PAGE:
Madam Norlela Musa, 49, knows what it is like to care for a family member who has dementia. She attended to her late father-in-law’s medication, medical appointments and made the necessary arrangements for him to live comfortably.
Having been through the process herself, she was motivated to join the Alzheimer’s Disease
Association’s (ADA) Caregiver Support Centre (CSC) as an eldersitter in August last year.
The CSC started a programme called Eldersit Respite Care Service, which aims to engage those with various stages of dementia in meaningful activities at home or at the CSC at Central Plaza in Tiong Bahru.
Madam Norlela, previously a part-time therapist aide and kitchen helper, says: “I entered this line because I realised the difficulties and challenges that main caregivers face and I think I can contribute and share through my experience.”
Through an intensive three-day training workshop and nearly four days of job attachment, she bolstered her understanding of the needs and abilities of persons with dementia (PWD) and the job requisites.
“Being an eldersitter for a dementia client requires one to be creative, fun-loving and good with words,” she says.
An open mind and heart is also vital.
“You have to discover and develop an understanding that they are unique individuals who lived a meaningful life before their illness struck and who deserve respect for who they were instead of looking at them as a person with dementia,” she says.
Indeed, there are times when they surprise her with their creative and physical abilities, emotional expressions and readiness to participate in all the activities. They also have mathematical intelligence, art and craft skills, a sense of humour, and they display affection and appreciation after each session, she says.
Custodian of well-being
As an eldersitter, she provides companionship and cognitive stimulation by engaging her clients in physical and mental stimulation activities.
She also encourages social interaction, helps them with simple exercises and attends to their toileting and personal grooming needs, excluding showering.
At the same time, she updates their primary caregivers and the CSC on the clients’ progress.
For the first three sessions with any client, Madam Norlela — like all eldersitters — is usually guided by a staff member of the ADA or an occupational therapist. Then, based on the clients’ background and the assessment results of their conditions, she tailors their two-hour sessions with her.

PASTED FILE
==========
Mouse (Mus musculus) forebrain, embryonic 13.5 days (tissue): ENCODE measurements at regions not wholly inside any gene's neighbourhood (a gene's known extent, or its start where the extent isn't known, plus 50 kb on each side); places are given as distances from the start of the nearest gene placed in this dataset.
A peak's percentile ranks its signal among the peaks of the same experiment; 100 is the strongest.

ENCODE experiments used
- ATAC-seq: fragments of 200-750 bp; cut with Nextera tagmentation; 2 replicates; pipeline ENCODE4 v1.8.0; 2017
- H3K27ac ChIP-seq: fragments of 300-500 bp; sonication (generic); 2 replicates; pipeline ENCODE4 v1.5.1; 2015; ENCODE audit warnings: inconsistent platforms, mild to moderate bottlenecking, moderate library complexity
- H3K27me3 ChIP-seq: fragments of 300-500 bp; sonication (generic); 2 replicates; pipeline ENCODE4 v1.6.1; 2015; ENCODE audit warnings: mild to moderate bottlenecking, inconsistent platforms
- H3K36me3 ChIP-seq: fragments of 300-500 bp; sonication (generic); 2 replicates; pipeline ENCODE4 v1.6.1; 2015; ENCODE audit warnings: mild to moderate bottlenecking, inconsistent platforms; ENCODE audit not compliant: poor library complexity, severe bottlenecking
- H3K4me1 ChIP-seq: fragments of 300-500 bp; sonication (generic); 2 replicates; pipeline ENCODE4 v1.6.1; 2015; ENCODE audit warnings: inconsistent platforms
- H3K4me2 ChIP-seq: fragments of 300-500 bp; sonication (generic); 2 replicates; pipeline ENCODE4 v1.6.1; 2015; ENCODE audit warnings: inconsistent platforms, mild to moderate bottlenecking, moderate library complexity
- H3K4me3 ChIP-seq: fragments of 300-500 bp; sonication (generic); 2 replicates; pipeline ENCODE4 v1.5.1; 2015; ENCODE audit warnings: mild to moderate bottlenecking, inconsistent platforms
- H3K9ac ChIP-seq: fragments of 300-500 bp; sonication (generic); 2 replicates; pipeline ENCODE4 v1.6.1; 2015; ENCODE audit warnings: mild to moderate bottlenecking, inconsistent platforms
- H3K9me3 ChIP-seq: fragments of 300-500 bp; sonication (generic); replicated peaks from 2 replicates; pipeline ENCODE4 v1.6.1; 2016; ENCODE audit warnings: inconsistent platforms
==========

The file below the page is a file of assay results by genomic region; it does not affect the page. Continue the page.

“Every client is different so I will prepare the activities that they like, are able to do and which they have done before but have stopped doing for a long time, or introduce simple, yet interesting and fun activities,” says Madam Norlela, who sees three elderly female clients aged between 82 and 92 once or twice weekly.
She typically starts every session with traditional games such as “five stones” or simple physical exercises, using bean bags, balloons and marbles, among other instruments available in an eldersitter’s tool kit.
“We can also do ball-kicking, stretching movements with a Thera-band or play simple table tennis or bowling using plastic bottles,” she says.
There are also art sessions where they draw, colour and paint, or engage in stamping, stenciling, origami or sewing together.
She concludes the session with cognitive and reminiscence stimulation activities such as Sudoku and Tic Tac Toe.
“These activities help in stimulating their mind and recollecting happy memories,” she says, adding that she tries to avoid bringing up their sad stories.
Her job also requires patience, warmth, affection and most importantly, empathy, says Madam Norlela, who also volunteers as a befriender in a hospital’s geriatric department.
For the past one year, her personal, voluntary and working experiences have stood her in good stead, and in turn, she feels the job enriches her life.
She says: “I feel very much at ease doing this job which I do not call work but something that encompasses happy and meaningful activities which I love to do.”